Science advice is a specialist skill
Another challenge is that science advice requires a specific blend of expertise and experience. Science advisers need; to know how to find research and information and also how to evaluate it, to be able to synthesise information, and communicate it in a concise, accessible and impartial format. These are essential and rare skills. Advisers must also have knowledge of the policy world; of the way research and expertise feeds into both the policy-making process in the executive and policy shaping through scrutiny and legislation in the legislature.
Where can such people be found? Most of those working in legislative science advisory bodies around the world have some experience in academia and in policy; a rare find. In the face of this scarcity, capacity has to be built. But how do you do that? Our partners in Spain have been consulting with other legislative science advice offices (POST included). We have drawn on over 30 years of science advice experience in POST to work with them to build capacity in academic researchers, who already have some of the right skills, such as the ability to search academic databases, review literature and appraise research. POST has also been collaborating with the Argentine Congress, which has taken the approach to build capacity in legislative staff, who already have the relevant expertise; for example, knowledge of legislative and policy processes, and are familiar with engaging with policy documents. For the time being it is still a question of building capacity in those who already have many of the attributes, and learning from those with experience.
Administrations are trying to cut costs
By no means unique to the UK is the desire in national administrations to cut the costs of administration. This brings about a paradox: how do you increase services while cutting costs in the legislature, or at least keeping them stable? There are various ways to do this; in some nations, such as Switzerland and Austria, science advice is provided by a national academy. Services are therefore funded differently and the cost is not felt by the administration. To finance the service in Spain, our partners are taking the same approach that POST took before it was funded by UK Parliament, and are seeking additional external funding from various stakeholders – principally from the research sector. In Argentina, Congress is taking a different approach and exploring the possibility of diversifying and honing skills in legislative staff and evolving current work streams, such that they are able to deliver science advice using existing structures.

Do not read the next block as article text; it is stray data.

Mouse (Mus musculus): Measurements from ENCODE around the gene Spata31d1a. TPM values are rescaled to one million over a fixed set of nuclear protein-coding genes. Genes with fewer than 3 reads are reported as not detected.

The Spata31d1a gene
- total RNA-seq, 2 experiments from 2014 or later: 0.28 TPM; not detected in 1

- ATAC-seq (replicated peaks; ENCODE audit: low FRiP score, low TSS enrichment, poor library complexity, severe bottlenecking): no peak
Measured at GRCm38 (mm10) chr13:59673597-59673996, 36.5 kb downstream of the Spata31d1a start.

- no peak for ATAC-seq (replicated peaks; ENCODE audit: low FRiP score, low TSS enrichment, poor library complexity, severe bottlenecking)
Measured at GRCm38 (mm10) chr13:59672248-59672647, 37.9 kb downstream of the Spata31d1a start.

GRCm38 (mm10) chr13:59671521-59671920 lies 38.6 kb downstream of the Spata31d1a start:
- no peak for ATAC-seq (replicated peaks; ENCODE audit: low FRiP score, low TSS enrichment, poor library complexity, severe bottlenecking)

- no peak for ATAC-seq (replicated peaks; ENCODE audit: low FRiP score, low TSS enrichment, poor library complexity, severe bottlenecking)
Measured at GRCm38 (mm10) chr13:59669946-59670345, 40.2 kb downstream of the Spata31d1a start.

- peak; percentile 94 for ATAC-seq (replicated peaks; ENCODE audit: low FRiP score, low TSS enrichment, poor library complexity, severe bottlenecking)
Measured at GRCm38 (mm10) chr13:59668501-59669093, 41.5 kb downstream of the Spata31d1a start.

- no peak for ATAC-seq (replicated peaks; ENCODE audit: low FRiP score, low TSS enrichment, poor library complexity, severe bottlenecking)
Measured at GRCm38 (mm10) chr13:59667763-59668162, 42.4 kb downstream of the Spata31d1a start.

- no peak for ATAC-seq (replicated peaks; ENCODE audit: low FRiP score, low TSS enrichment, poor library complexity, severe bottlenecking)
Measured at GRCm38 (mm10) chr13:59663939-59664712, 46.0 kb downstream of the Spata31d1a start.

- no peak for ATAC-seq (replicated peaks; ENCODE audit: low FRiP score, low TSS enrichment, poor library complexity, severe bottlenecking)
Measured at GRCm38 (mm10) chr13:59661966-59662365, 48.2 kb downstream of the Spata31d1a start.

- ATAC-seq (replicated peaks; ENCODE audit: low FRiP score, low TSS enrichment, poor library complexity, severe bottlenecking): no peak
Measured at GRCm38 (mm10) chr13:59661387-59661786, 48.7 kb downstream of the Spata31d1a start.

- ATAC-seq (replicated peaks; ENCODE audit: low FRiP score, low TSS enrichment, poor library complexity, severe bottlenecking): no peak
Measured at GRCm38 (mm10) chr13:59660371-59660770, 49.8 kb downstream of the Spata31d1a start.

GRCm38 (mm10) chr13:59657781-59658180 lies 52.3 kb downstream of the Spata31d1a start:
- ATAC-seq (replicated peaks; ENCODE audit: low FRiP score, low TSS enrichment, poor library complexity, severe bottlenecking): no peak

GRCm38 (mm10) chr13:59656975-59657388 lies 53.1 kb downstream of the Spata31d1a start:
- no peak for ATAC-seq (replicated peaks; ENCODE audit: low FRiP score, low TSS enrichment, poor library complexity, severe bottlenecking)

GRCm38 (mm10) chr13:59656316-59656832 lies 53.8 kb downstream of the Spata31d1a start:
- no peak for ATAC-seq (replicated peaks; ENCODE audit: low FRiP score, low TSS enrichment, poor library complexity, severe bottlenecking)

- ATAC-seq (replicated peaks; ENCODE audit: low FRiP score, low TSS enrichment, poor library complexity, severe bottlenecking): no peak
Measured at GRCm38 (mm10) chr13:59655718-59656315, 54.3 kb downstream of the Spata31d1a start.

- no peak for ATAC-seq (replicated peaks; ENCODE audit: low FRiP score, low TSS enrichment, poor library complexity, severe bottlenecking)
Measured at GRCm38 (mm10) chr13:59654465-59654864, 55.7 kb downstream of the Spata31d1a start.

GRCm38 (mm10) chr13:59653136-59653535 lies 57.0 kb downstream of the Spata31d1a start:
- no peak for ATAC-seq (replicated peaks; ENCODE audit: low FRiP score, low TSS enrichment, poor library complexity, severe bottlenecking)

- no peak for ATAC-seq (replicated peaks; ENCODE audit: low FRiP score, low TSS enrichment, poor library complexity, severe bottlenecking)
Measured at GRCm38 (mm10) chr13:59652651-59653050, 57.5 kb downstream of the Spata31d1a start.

These are just some of the challenges faced by countries wishing to establish science advisory systems for their legislatures. Others include the problem of how to balance political oversight and whether or not to make policy recommendations. However, simply being able to provide such information is an important first step. Democracy and its parliaments are too important to be left to guesswork. The world is changing fast and scientific and technical information is becoming more important. Science advisory mechanisms are needed to bring the most up to date knowledge to bear on parliamentary scrutiny and decision-making.
About the authors
Dr Sarah Foxen is a Knowledge Exchange Manager in the Parliamentary Office of Science and Technology, and is seconded there full time from UCL’s Department of Science Technology Engineering and Public Policy. Her role includes training and supporting to engage with Parliament, and working with parliamentary colleagues to increase uptake of research. Sarah leads Parliament’s input into the development of Research England’s 2021 Research Excellence Framework and Knowledge Exchange Framework. She has been involved in a number of international legislative science advice capacity-building projects in Europe and Latin America.
Dr Chris Tyler is Director of Research and Policy in University College London’s Department of Science, Technology, Engineering and Public Policy (UCL STEaPP), where he leads STEaPP’s research and policy programming and explores how policy makers use scientific evidence, particularly within legislatures. Prior to joining STEaPP, Chris spent five years as Director of the UK’s Parliamentary Office of Science and Technology (POST) and before that was the first Executive Director of the Centre for Science and Policy (CSaP) at the University of Cambridge.